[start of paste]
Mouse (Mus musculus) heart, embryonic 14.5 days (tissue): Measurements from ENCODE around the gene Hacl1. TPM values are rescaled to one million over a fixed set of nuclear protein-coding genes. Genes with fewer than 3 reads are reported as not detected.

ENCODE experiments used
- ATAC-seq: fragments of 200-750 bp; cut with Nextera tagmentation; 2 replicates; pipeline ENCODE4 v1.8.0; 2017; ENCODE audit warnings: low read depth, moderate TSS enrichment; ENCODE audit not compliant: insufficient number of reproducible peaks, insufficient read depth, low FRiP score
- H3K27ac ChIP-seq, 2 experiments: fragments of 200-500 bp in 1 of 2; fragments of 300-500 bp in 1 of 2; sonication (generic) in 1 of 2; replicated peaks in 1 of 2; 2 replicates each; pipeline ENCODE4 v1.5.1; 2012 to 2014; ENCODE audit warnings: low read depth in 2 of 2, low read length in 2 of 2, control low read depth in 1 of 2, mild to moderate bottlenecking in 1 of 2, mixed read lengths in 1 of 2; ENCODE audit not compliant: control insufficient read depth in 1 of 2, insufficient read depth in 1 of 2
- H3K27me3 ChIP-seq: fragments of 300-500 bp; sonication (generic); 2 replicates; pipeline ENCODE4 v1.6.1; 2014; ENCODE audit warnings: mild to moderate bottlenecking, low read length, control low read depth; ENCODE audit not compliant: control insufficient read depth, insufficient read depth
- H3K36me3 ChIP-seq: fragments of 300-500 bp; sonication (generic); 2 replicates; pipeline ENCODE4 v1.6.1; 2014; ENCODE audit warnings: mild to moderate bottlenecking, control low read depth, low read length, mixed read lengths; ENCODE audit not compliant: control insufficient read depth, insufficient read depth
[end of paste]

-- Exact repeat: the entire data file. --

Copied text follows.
Mouse (Mus musculus) heart, embryonic 14.5 days (tissue): Measurements from ENCODE around the gene Hacl1. TPM values are rescaled to one million over a fixed set of nuclear protein-coding genes. Genes with fewer than 3 reads are reported as not detected.

ENCODE experiments used
- ATAC-seq: fragments of 200-750 bp; cut with Nextera tagmentation; 2 replicates; pipeline ENCODE4 v1.8.0; 2017; ENCODE audit warnings: low read depth, moderate TSS enrichment; ENCODE audit not compliant: insufficient number of reproducible peaks, insufficient read depth, low FRiP score
- H3K27ac ChIP-seq, 2 experiments: fragments of 200-500 bp in 1 of 2; fragments of 300-500 bp in 1 of 2; sonication (generic) in 1 of 2; replicated peaks in 1 of 2; 2 replicates each; pipeline ENCODE4 v1.5.1; 2012 to 2014; ENCODE audit warnings: low read depth in 2 of 2, low read length in 2 of 2, control low read depth in 1 of 2, mild to moderate bottlenecking in 1 of 2, mixed read lengths in 1 of 2; ENCODE audit not compliant: control insufficient read depth in 1 of 2, insufficient read depth in 1 of 2
- H3K27me3 ChIP-seq: fragments of 300-500 bp; sonication (generic); 2 replicates; pipeline ENCODE4 v1.6.1; 2014; ENCODE audit warnings: mild to moderate bottlenecking, low read length, control low read depth; ENCODE audit not compliant: control insufficient read depth, insufficient read depth
- H3K36me3 ChIP-seq: fragments of 300-500 bp; sonication (generic); 2 replicates; pipeline ENCODE4 v1.6.1; 2014; ENCODE audit warnings: mild to moderate bottlenecking, control low read depth, low read length, mixed read lengths; ENCODE audit not compliant: control insufficient read depth, insufficient read depth